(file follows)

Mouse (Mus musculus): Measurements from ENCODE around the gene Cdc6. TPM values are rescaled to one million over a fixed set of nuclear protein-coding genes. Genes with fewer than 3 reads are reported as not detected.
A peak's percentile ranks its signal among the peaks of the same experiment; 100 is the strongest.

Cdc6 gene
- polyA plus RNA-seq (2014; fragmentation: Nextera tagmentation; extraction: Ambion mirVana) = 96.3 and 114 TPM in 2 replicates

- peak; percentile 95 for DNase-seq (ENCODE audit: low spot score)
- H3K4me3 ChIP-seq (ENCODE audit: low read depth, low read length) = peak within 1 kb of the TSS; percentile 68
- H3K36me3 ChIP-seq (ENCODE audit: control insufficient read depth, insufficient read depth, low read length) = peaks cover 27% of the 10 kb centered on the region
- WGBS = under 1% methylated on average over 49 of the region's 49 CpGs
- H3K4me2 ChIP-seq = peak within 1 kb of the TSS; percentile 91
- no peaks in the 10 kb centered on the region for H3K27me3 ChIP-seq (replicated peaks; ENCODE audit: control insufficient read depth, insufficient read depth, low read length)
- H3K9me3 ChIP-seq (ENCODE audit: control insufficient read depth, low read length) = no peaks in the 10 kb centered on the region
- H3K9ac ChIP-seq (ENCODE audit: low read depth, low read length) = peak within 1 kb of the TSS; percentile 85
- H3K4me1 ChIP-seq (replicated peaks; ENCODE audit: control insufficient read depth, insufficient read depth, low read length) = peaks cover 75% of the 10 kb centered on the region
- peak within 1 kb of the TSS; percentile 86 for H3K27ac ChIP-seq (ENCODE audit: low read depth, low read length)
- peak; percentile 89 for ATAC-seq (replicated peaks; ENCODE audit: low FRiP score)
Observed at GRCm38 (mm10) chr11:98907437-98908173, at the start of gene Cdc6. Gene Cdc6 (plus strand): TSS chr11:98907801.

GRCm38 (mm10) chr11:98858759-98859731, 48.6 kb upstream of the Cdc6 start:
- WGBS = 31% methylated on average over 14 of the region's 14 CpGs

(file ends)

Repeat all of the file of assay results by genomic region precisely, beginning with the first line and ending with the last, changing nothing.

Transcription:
Mouse (Mus musculus): Measurements from ENCODE around the gene Cdc6. TPM values are rescaled to one million over a fixed set of nuclear protein-coding genes. Genes with fewer than 3 reads are reported as not detected.
A peak's percentile ranks its signal among the peaks of the same experiment; 100 is the strongest.

Cdc6 gene
- polyA plus RNA-seq (2014; fragmentation: Nextera tagmentation; extraction: Ambion mirVana) = 96.3 and 114 TPM in 2 replicates

- peak; percentile 95 for DNase-seq (ENCODE audit: low spot score)
- H3K4me3 ChIP-seq (ENCODE audit: low read depth, low read length) = peak within 1 kb of the TSS; percentile 68
- H3K36me3 ChIP-seq (ENCODE audit: control insufficient read depth, insufficient read depth, low read length) = peaks cover 27% of the 10 kb centered on the region
- WGBS = under 1% methylated on average over 49 of the region's 49 CpGs
- H3K4me2 ChIP-seq = peak within 1 kb of the TSS; percentile 91
- no peaks in the 10 kb centered on the region for H3K27me3 ChIP-seq (replicated peaks; ENCODE audit: control insufficient read depth, insufficient read depth, low read length)
- H3K9me3 ChIP-seq (ENCODE audit: control insufficient read depth, low read length) = no peaks in the 10 kb centered on the region
- H3K9ac ChIP-seq (ENCODE audit: low read depth, low read length) = peak within 1 kb of the TSS; percentile 85
- H3K4me1 ChIP-seq (replicated peaks; ENCODE audit: control insufficient read depth, insufficient read depth, low read length) = peaks cover 75% of the 10 kb centered on the region
- peak within 1 kb of the TSS; percentile 86 for H3K27ac ChIP-seq (ENCODE audit: low read depth, low read length)
- peak; percentile 89 for ATAC-seq (replicated peaks; ENCODE audit: low FRiP score)
Observed at GRCm38 (mm10) chr11:98907437-98908173, at the start of gene Cdc6. Gene Cdc6 (plus strand): TSS chr11:98907801.

GRCm38 (mm10) chr11:98858759-98859731, 48.6 kb upstream of the Cdc6 start:
- WGBS = 31% methylated on average over 14 of the region's 14 CpGs